qRT-PCR data analysis
Data were analyzed using BioRad CFX Maestro 1.0 software. Plates were combined in a Gene Study, with one plate each for a GOI and the two reference genes. Actual primer efficiencies were entered before running analysis. Normalized expression (ΔΔ Cq) of each sample was compared to a control sample, Control 0, and analyzed for significant differences at p = .05. The primers sets for these DES are listed in Additional file 1: Table S1.
Lolium temulentum L. (Lt, Darnel ryegrass) is a diploid self-fertile model forage/turf grass species . Previously we have shown that mechanical wounding and GLV released from cut grass activated a 46 kDa MAPK within 3 min and 44 kDa MAPK within 20 min after wounding or exposure to GLVs in Lt [72, 76, 77] (see Fig. 1). Since GLV rapidly activated MAPK signaling cascades, we wanted to examine what early genes were being activated as a result of GLV exposure. Sequencing produced from 15.7 M to 21.8 M reads per sample. The initial read counts and percent alignments for expression libraries generated for Lt plants after exposure to the GLV are summarized in Additional file 2: Table S2. Generation of the Lolium GLV transcriptome yielded 207,887 contigs with an average length of 562.89 bp; and after removing isoforms yielded a total of 159,201 unique/distinct sequences as described in Additional file 3: Table S3.
Results of GLV treatments were evaluated using differential expression of fragments per kilobase million (FPKM) values between the GLV exposed and their corresponding untreated controls for 1, 2 and 6 h time points. If FPKM was 0 then it was converted to 0.05. Fold change values were converted to log2 and filtered by selecting FPKM log2 values ≥ ±1, pvalue ≤0.1, and false discovery rate (FDR) ≤ 0.5, and separated into up and down-regulated data sets.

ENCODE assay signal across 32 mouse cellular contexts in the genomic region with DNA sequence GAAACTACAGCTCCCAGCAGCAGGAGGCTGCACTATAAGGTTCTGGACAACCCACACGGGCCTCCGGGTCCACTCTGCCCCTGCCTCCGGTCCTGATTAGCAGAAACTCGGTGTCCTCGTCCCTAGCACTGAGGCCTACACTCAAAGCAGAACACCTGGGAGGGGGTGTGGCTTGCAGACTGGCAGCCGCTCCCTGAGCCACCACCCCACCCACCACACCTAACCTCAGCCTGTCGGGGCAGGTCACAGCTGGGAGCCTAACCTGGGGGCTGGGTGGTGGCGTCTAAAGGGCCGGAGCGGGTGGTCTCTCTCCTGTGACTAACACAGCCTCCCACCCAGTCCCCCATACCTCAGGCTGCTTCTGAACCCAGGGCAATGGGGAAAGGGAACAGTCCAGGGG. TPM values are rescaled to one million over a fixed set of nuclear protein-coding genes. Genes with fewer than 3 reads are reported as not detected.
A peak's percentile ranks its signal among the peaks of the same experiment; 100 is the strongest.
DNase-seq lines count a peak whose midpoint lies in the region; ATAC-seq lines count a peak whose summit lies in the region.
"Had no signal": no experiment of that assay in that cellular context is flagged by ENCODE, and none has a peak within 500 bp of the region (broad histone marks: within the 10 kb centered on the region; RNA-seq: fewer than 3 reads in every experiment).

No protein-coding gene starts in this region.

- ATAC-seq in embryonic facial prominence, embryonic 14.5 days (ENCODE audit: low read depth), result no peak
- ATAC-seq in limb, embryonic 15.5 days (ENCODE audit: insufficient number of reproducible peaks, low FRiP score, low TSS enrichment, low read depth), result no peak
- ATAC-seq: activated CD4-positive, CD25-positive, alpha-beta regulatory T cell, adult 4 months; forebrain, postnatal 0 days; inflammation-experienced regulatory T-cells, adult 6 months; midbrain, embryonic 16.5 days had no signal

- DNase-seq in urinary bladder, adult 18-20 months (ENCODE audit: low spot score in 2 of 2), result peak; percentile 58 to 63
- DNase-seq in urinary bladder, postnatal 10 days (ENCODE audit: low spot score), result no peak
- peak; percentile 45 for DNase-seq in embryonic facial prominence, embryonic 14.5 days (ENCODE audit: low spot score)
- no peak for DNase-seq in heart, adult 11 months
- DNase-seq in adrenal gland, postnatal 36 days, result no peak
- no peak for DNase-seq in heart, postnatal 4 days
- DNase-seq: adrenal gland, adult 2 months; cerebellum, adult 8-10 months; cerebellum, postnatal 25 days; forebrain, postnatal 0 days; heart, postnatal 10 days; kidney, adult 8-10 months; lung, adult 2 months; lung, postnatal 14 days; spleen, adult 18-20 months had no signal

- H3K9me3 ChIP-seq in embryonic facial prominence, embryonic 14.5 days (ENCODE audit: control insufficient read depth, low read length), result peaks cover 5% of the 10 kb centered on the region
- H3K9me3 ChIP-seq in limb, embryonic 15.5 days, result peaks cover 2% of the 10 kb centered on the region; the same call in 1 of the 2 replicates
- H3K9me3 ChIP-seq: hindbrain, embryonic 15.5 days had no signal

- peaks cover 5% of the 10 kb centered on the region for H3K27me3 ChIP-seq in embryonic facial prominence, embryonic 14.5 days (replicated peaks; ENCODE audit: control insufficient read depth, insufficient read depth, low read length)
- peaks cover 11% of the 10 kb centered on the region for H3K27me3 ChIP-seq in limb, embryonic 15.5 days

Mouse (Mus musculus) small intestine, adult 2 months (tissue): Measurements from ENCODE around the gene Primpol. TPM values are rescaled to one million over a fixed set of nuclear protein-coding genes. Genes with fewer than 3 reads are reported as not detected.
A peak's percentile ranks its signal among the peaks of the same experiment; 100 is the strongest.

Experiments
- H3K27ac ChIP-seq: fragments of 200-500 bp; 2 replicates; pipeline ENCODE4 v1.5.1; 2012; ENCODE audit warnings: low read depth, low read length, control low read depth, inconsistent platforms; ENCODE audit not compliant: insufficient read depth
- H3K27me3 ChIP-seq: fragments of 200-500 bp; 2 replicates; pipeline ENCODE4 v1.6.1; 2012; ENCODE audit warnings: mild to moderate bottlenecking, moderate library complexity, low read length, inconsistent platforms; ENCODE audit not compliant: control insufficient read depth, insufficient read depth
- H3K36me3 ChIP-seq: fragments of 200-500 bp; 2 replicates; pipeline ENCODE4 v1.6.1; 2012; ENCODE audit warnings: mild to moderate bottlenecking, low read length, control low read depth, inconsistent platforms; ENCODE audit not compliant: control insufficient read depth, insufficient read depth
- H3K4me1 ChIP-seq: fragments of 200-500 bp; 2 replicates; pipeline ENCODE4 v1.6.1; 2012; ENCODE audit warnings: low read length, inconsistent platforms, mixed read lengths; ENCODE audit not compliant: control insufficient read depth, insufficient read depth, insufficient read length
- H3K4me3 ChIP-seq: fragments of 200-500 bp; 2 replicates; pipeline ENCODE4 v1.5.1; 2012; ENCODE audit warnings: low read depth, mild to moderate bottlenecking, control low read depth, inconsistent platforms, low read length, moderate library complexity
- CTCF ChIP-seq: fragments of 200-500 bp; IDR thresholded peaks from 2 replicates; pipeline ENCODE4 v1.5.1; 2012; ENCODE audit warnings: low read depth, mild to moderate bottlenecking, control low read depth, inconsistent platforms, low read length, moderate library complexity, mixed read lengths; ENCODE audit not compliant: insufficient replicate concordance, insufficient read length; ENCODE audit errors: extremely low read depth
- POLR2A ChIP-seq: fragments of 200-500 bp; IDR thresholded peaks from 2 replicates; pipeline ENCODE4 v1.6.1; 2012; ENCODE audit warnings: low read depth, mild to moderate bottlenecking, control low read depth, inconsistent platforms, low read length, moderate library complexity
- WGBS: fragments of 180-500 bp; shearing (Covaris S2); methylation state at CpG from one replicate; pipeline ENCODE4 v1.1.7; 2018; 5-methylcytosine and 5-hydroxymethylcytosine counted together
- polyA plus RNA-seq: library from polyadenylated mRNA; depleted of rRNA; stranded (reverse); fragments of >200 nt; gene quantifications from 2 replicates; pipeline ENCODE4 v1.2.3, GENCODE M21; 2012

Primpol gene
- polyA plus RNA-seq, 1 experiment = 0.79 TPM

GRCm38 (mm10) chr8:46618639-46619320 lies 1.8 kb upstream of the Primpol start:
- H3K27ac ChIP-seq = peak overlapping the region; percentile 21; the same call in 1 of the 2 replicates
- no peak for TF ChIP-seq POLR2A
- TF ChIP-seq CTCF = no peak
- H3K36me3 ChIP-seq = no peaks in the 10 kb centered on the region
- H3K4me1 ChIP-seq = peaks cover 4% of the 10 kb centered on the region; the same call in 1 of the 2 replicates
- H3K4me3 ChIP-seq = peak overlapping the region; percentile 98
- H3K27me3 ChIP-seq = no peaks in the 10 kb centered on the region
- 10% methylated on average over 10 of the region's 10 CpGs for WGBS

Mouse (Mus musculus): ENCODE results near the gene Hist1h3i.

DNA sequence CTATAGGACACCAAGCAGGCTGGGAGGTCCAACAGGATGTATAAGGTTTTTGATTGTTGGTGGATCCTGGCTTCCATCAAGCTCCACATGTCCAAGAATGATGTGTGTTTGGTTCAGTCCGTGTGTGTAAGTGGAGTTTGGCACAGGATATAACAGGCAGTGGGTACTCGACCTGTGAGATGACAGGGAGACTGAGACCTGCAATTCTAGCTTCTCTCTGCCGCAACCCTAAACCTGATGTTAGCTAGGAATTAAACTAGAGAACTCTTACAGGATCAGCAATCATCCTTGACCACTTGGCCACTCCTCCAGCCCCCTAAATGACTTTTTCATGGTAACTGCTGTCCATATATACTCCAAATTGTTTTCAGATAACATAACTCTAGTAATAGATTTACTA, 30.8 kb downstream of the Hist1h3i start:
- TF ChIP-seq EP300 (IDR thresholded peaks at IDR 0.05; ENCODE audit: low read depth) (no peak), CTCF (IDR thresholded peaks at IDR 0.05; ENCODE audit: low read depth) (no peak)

These differentially expressed sequences (DES) were then annotated and gene ontology (GO) enrichment analyses was performed. With no reference genome available for forage or turf related grasses, using existing databases for other plant species resulted in annotation of 87.5% of the total DES identified. Additional file 4: Table S4, contains identified nucleotide sequences, annotation, Reads Per Kilobase Million and log2 values for GLV treated samples and their corresponding untreated controls, p-values, FDR and GO terms are on separate spreadsheets for the up- or down-regulated DES at each time point.
Analysis of the total DES showed a strong initial burst within the first hour of GLV exposure containing 60.7% (2947) of the total combined DES in the up-regulated dataset. This total was reduced by almost half to 31.2% (1514) DES 2 h post exposure, and after 6 h only 8.1% (395) of the DES were found to be up-regulated. In contrast, the percentage of down-regulated DES remained constant over the first 2 h post exposure with 45.7% (1319) DES after 1 h and 42.3% (1223) DES 2 h post exposure and dropping off to just 12% (346) DES after 6 h.